WASHINGTON -- The trial of the first bondholder lawsuit against the Internal Revenue Service over a black box issue has been postponed as the U.S. Tax Court wrestles with jurisdictional issuers.

The lawsuit, brought against the IRS last year by Harbor Bancorp and, Subsidiaries of Long Beach, Calif., in a dispute over Whitewater Garden bonds, had been on the October docket of the tax court in Los Angeles.

But earlier this month Judge Larry L. Nameroff of the tax court in L.A. ordered that the lawsuit be removed from the court's docket and sent for review to the main tax court in Washington, D.C.

Tax court officials here said that the Harbor Bancorp case, like all large tax court cases in which disputes exceed $10,000 in taxes and penalties per year, must come before the main tax court.

Eventually, the case will probably be sent back to Los Angeles for trial, they said, but not to Judge Nameroff who typically only hears small- and medium-size cases.

Harbor Bancorp & Subsidiaries, of Long Beach, Calif., filed suit against the IRS last year after the agency tried to collect $19,763 of taxes on interest earned from $250.000 of Whitewater Garden bonds the bank held from 1988 through 1990.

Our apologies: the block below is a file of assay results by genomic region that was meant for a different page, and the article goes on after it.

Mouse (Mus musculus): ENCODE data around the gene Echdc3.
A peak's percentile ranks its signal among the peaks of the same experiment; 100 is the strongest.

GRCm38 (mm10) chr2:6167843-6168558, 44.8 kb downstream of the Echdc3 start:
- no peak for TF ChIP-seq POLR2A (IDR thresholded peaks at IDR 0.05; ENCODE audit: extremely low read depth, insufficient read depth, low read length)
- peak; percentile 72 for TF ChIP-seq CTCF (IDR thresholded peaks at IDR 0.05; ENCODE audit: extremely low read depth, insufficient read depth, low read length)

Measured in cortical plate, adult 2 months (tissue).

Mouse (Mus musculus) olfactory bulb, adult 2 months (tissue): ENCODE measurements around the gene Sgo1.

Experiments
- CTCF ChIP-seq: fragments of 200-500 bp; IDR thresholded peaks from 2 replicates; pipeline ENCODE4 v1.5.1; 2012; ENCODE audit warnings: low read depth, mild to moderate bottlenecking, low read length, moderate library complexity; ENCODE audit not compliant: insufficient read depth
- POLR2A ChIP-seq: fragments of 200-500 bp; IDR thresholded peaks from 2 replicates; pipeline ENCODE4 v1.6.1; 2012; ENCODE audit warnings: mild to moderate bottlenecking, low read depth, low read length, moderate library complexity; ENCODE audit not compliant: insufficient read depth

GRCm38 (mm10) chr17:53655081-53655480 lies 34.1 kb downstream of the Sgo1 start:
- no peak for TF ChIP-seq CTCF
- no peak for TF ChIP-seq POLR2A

The IRS began taxing the interest earnings of bondholders last year after charging that the $17.5 million Whitewater Garden issue violated the tax law's arbitrage rebate requirements.

The bonds were issued by the Riverside County, Calif., Housing Authority on Dec. 31, 1985, to finance an apartment complex. But the apartments were never built. The bond proceeds were unavailable for the project because they were used, instead, to acquire a long-term guaranteed investment contract.

The bond issue was closed without cash in late 1985 by Matthews & Wright, Inc., a former municipal underwriting firm, in a rush-to-market transaction that was designed to avoid the arbitrage rebate requirements.

The bonds were not sold to public investors for cash until February 1986.

The IRS contends that the bonds were not validly issued until February of 1986, two months after the arbitrage requirements took effect for new housing bond issues. The agency demanded that the Riverside county authority rebate $2.25 million in arbitrage profits from the issue. The authority refused.

The authority filed suit against the IRS in a U.S. district court in 1991 to prevent the IRS from either collecting the arbitrage or revoking the tax-exempt status of the bonds. The suit was dismissed last year and the IRS began taxing the interest earnings of bondholders.

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